Higher Education institutions are natural content producers. Colleges and Universities need to address the digital learning needs of undergraduate, graduate, and continuing education students across different delivery platforms. Educational Publishers also face a similar challenge as they look to author and distribute content at scale to their own internal LMS and external LMSs. Additionally, learners today are digital natives and expect to be able to easily find the same courseware on Web and Mobile Apps.
This blog post will walk you through what we at GT mean by content reuse. We will discuss the importance of this digital functionality within higher education and the key actors and decision-makers. We will address both the what and the why, and describe the powerful value add. We will then wrap up by walking you through several examples of how content reuse can be put into practice. We will also provide you with some key takeaways and actions that you can take today.
What is the problem and what are the impacts?
It can take from 3 to 5 months to create compelling courseware, that amount of time should be shortened, allowing learning design teams to more rapidly ideate and deliver new courses to more partners and more learners more rapidly and efficiently.
Every school year, Instructional Designers, Assistant Deans of Online Learning, Professors, and other faculty work together to create and update content for their soon-to-be students. This can become an arduous task if you are creating new content each and every school year, even when working together.
At the end of the day, it is the students that end up being impacted by any potential setbacks with content preparation. The quality of their learning can be directly attributed to the quality of the learning materials being utilized during their education. Many former students, myself included, are able to recall a former teacher or professor who really went above and beyond to make their learning experience exceptional.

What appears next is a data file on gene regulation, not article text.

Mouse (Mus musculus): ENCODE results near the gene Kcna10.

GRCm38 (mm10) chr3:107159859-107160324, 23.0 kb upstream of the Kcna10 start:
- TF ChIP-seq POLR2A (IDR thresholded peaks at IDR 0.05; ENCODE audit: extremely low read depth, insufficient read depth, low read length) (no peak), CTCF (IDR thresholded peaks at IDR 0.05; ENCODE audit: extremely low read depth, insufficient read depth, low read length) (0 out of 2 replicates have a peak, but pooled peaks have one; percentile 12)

A big stumbling block today is the sheer amount of learning content that very often needs to be re-used for a different learner, a different type, and, of course, a different type of delivery method. How does one not have to create, manage, and update multiple versions of the same overall content with its structure, content assets, and style, etc for re-use at scale?
An approach to solving the problems.
We know how important it is to author once and distribute different versions of the content according to end-user personas. Through smart content tagging, you can re-use a set of content that can be tagged as a master course, with tags to identify what part of that content is needed for a subset of learners. Let’s take a look:
Imagine being able to take your example documents and articles you use every school year, and “drag and drop” them right into any new content you are creating or updating. Through Content Reuse, you can save your popular content, and insert it right into our authoring tool.
MyEcontentFactory offers you the ability to create learning objects out of your supplemental resources, and insert them directly into your content. This can also be used for other highly-used pieces of your content, such as copyright footers, and “About the Professor” sections.
Turning your most-used content into digital learning objects aims to save you time creating and updating your content with meaningful resources.
As we’ve established up until this point, you have a number of different audiences and groups that your content gets distributed to. With each having their own needs and demands when it comes to distribution, having a tool to assist in designating which content is for which group is a big time saver.